Of course, there’s a lot more than this to be done, and each of these ideas deserves a deeper discussion in and of themselves. However, I believe that many hands make light work and we’ve got to start somewhere – AND we have to invest in areas that will have a broad and lasting impact.

What do you think about the elements of this manifesto? Any others to add? Am I off the mark on anything? Let’s get a dialogue going about how we can all work together to embrace, empower, and legitimize women’s entrepreneurial leadership in ways that allow for growth “in a different voice” and through multiple pathways.

If you’re interested, the slides from the PowerPoint presentation accompanying my remarks is available on Womenable’s SlideShare page, and the archived webcast of my address will be posted on the FastTrac Global Women’s Summit web page very soon.

Three cheers for the triple bottom line power of entrepreneurial women – hip, hip, hooray!

Ruminations on the Women’s Enterprise Movement

I’ve been traveling lately, participating in a panel on the value of mentors and role models for would-be women business owners, presenting a paper on what gets missed when business enabling environment assessments don’t include gender, speaking at the We Own It Summit in London – and meeting with a group of women’s business advocates in the UK about moving forward with new efforts in moving women’s enterprise development forward there in the wake of organizational and governmental change.

I’ve uploaded the presentation I delivered at this strategy session here:

While it’s a bit long for a quick review (just under 28 minutes), you might want to bookmark it and watch it some morning with your caffeinated beverage, or at the end of the day with a more relaxing beverage.

So, on the eve of Independence Day here in the USA, let freedom ring for enterprise creation and growth around the world. Perhaps these thoughts and lessons learned can help in that regard. Onward and upward, sisters and brothers in arms!

If We Own It, We Can Define It

I’ve just spent a thought-provoking and engaging day discussing how to “drive collaboration, energize the global discussion, and create a road map for increasing women’s participation in high growth entrepreneurship” at the second annual We Own It Summit, organized by Astia with support from the Kauffman Foundation and other growth-focused groups. The summit, an invitation-only event limited to under 150 participants designed to have an engaging, roll-up-your-sleeves dialogue, offered 12 thematic discussions, scheduled 4 at a time. More’s the pity, as they all sounded interesting. I attended three, including one in which I was a panelist.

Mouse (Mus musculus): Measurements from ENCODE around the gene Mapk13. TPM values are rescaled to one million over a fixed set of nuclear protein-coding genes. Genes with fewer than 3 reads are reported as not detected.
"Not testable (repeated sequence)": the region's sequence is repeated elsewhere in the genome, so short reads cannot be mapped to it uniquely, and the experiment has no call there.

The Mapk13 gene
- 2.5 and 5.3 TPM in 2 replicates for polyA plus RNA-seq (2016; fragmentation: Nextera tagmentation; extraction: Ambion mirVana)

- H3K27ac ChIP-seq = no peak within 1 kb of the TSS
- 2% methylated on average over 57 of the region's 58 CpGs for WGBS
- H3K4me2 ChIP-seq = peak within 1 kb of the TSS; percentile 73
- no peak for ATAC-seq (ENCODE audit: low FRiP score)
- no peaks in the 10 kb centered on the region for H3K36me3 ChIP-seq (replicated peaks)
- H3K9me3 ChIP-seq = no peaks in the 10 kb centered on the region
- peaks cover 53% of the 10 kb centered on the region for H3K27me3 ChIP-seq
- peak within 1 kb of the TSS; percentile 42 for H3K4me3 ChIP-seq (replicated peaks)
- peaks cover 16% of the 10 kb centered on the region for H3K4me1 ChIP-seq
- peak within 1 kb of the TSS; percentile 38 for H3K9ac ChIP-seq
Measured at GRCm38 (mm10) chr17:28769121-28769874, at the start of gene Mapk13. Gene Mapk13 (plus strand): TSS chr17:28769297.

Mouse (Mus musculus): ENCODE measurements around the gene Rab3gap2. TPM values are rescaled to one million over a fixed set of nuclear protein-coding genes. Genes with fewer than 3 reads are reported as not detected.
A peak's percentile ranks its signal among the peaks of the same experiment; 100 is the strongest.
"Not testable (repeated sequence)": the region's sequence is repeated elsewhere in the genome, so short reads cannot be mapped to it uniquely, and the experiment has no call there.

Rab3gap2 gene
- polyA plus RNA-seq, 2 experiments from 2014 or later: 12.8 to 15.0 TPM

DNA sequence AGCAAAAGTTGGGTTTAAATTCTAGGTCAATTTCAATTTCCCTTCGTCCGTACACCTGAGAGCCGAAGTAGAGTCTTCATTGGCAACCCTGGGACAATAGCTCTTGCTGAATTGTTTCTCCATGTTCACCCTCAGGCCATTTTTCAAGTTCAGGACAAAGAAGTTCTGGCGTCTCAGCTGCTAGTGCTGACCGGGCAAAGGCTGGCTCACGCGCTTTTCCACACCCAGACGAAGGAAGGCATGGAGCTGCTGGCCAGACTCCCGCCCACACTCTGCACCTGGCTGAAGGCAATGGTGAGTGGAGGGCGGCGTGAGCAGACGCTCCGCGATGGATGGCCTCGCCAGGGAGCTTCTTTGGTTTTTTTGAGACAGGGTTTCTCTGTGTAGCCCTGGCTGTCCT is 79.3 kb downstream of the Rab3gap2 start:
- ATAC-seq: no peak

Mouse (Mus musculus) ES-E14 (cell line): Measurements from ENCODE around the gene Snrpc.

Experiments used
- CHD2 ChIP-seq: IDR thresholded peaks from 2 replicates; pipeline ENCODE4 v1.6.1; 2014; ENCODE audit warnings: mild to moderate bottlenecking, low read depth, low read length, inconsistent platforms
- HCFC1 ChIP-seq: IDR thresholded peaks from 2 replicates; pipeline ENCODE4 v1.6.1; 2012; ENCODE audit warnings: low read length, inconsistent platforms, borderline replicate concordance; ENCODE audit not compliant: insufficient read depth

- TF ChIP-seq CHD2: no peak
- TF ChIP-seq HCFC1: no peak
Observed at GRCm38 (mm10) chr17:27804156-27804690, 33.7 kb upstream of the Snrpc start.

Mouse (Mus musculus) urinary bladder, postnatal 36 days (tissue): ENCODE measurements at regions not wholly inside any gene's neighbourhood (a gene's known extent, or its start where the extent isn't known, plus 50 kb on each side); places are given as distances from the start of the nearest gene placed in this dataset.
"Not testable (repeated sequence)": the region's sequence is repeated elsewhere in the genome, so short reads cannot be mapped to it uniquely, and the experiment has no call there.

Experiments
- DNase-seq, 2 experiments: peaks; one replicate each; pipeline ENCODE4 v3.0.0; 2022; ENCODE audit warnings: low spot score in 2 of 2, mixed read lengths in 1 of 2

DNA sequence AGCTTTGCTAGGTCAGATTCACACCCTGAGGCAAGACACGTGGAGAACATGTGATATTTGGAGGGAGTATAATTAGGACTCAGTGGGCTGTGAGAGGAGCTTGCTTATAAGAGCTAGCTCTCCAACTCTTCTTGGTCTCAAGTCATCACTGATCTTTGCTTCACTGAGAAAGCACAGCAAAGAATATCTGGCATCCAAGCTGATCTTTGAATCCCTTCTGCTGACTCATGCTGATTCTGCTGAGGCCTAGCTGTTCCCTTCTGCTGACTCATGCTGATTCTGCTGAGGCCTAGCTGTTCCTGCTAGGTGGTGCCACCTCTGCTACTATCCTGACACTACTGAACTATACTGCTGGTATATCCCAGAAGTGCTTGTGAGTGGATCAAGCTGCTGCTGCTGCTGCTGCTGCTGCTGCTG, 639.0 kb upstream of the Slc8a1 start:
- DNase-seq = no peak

The order of the day was to challenge assumptions and look at things from multiple points of view, which was helped by a diverse mix of viewpoints – from women entrepreneurs, equity capital investors, researchers, policy makers, and entrepreneurial support organizations. I heard several recurring themes or areas of (positive) tension during the day, so I thought I’d dash off my impressions and take-aways, while they are still fresh in my mind.

  • Cultivation vs. Gardening: One key undercurrent throughout the day was whether the focus on fostering high-growth women’s entrepreneurship should be on “picking winners,” that is on identifying and cultivating high growth potential women entrepreneurs, or on “fixing barriers,” meaning doing a better job tilling and preparing the soil so as to improve the overall yield of high growth women entrepreneurs. My reaction: why should it be either or? In business development as in gardening, both are important.
  • It Takes a Village: Even though I’ve heard some say that “eagles don’t flock,” today the importance of networks, introductions, mentors, and relationships was mentioned time and time again. In business generally who you know matters as much as what you know, and that is doubly important when it comes to the equity capital markets. That makes networks such as Astia critically important for growth-oriented women entrepreneurs. It also points out the importance of other champions as well: in government, in the equity markets, in educational institutions, and among entrepreneurial support organizations and associations.
  • Validating Variety (on Taking the Road Less Traveled): For many women entrepreneurs, growth is not a linear journey. In their pre-entrepreneurial as well as entrepreneurial careers, women have more diversions – be they family-related or otherwise – and are more likely to “off ramp” and then re-enter the workforce. In addition, women entrepreneurs lead and manage differently, and often have broader goals for their businesses – such as desiring to make a difference as well as creating wealth. This variety in the pathways to growth should not only be celebrated, they should be legitimized. To do so, I strongly believe, will lead many more women to aspire to grow their businesses to a higher level, and will provide a much more robust pipeline to high growth.